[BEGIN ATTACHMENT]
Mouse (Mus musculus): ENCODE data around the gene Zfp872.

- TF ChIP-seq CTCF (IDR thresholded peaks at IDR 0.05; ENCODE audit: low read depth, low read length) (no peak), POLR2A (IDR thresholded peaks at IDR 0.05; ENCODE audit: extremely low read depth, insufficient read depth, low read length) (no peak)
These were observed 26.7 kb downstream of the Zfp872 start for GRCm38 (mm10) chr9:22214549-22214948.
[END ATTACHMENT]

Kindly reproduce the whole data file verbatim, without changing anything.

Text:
Mouse (Mus musculus): ENCODE data around the gene Zfp872.

- TF ChIP-seq CTCF (IDR thresholded peaks at IDR 0.05; ENCODE audit: low read depth, low read length) (no peak), POLR2A (IDR thresholded peaks at IDR 0.05; ENCODE audit: extremely low read depth, insufficient read depth, low read length) (no peak)
These were observed 26.7 kb downstream of the Zfp872 start for GRCm38 (mm10) chr9:22214549-22214948.